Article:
7. ^ Finkelstein, Israel (2013). The Forgotten Kingdom: the archaeology and history of Northern Israel (PDF). Atlanta: Society of Biblical Literature. p. 51. ISBN 978-1-58983-911-3.
  8. ^ For the biblical account, see 1 Kings 11:26
  9. ^ On the date of Jeroboam I, seeFinkelstein, Israel (2013). The Forgotten Kingdom: the archaeology and history of Northern Israel (PDF). Atlanta: Society of Biblical Literature. p. 64. ISBN 978-1-58983-911-3.
  10. ^ Kitchen, Kenneth A. (2003), "On the Reliability of the Old Testament" (Grand Rapids, Michigan. William B. Eerdmans Publishing Company)(ISBN 0-8028-4960-1)
  11. ^ “Besides the rejection of the Albrightian ‘conquest' model, the general consensus among OT scholars is that the Book of Joshua has no value in the historical reconstruction. They see the book as an ideological retrojection from a later period — either as early as the reign of Josiah or as late as the Hasmonean period.” K. Lawson Younger, Jr. (1 October 2004). "Early Israel in Recent Biblical Scholarship". In David W. Baker; Bill T. Arnold (eds.). The Face of Old Testament Studies: A Survey of Contemporary Approaches. Baker Academic. p. 200. ISBN 978-0-8010-2871-7.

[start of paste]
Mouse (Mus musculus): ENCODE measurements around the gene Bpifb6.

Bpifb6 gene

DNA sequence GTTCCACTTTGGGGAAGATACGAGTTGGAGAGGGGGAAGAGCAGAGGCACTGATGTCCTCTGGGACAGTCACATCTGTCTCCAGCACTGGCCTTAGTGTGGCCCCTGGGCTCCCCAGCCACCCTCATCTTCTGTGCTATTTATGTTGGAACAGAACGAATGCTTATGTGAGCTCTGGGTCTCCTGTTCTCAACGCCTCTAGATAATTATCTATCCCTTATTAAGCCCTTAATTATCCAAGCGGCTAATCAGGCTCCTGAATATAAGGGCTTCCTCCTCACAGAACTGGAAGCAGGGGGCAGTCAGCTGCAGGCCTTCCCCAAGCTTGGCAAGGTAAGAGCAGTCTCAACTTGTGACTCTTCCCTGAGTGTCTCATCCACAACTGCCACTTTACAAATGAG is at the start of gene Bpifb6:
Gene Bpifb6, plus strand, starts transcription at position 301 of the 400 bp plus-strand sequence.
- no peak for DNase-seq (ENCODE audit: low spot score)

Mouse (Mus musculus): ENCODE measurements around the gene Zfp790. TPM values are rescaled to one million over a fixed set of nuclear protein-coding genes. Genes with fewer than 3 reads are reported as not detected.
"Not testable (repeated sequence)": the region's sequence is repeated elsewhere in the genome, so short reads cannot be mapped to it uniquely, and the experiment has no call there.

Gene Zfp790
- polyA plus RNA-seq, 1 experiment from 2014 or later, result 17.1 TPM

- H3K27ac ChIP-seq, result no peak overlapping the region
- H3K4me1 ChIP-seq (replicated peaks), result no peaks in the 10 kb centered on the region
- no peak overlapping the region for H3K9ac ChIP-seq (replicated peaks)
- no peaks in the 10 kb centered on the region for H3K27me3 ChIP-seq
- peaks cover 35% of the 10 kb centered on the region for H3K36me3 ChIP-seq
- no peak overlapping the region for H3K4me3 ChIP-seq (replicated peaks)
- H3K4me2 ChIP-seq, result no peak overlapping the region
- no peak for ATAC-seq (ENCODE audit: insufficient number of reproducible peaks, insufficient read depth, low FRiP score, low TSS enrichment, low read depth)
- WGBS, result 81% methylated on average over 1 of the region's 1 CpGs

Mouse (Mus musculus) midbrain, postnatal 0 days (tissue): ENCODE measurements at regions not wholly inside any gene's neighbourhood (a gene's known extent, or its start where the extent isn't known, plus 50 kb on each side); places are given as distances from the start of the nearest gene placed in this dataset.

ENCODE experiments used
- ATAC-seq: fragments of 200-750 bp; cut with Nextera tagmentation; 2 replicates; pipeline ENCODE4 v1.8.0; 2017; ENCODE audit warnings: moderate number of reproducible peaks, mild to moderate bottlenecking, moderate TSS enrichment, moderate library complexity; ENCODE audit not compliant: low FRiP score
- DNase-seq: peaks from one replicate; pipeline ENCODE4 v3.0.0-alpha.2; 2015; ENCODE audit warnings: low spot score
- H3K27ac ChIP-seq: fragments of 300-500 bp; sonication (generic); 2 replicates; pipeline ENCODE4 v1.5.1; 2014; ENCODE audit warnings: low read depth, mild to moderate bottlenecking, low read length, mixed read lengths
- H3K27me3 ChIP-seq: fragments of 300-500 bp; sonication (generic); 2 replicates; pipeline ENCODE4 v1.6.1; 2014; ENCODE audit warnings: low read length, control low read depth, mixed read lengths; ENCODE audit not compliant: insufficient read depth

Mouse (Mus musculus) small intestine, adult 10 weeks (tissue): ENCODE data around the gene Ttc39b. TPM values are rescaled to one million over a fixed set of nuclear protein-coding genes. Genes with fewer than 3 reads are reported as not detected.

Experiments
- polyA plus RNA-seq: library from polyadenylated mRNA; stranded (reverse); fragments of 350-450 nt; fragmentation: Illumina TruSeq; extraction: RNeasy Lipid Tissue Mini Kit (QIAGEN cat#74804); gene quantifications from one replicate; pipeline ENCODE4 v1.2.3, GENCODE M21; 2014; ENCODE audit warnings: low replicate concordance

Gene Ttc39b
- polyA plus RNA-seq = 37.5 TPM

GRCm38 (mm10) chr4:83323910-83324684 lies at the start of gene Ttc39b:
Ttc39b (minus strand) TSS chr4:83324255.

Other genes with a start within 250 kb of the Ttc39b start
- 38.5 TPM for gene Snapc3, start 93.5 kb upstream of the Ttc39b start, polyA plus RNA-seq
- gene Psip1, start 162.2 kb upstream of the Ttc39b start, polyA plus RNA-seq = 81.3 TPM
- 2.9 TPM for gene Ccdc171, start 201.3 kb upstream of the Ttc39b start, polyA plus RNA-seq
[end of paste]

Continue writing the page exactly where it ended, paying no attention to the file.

12. ^ ”It behooves us to ask, in spite of the fact that the overwhelming consensus of modern scholarship is that Joshua is a pious fiction composed by the deuteronomistic school, how does and how has the Jewish community dealt with these foundational narratives, saturated as they are with acts of violence against others?" Carl S. Ehrlich (1999). "Joshua, Judaism and Genocide". Jewish Studies at the Turn of the Twentieth Century, Volume 1: Biblical, Rabbinical, and Medieval Studies. BRILL. p. 117. ISBN 978-90-04-11554-5.
  13. ^ ”Recent decades, for example, have seen a remarkable reevaluation of evidence concerning the conquest of the land of Canaan by Joshua. As more sites have been excavated, there has been a growing consensus that the main story of Joshua, that of a speedy and complete conquest (e.g. Josh. 11.23: 'Thus Joshua conquered the whole country, just as the LORD had promised Moses') is contradicted by the archaeological record, though there are indications of some destruction and conquest at the appropriate time.Adele Berlin; Marc Zvi Brettler (17 October 2014). The Jewish Study Bible: Second Edition. Oxford University Press. p. 951. ISBN 978-0-19-939387-9.
  14. ^ Hosea 9:13
  15. ^ Genesis 49:22
  16. ^ Deuteronomy 33:13-16
  17. ^ Isaiah 28:1
  18. ^ a b c d e f g h i j Jewish Encyclopedia
  19. ^ Carta's Official Guide to Israel and Complete Gazetteer to all Sites in the Holy Land (3rd edition 1993), Jerusalem
  20. ^ Carta's Official Guide to Israel, Jerusalem 1983, p. 99. Beitin, identified as Bethel, is now an Arab village 4 km. NE of Ramallah. Burj Beitin, the ruins of its ancient settlement, lay within the boundaries of Beitin village.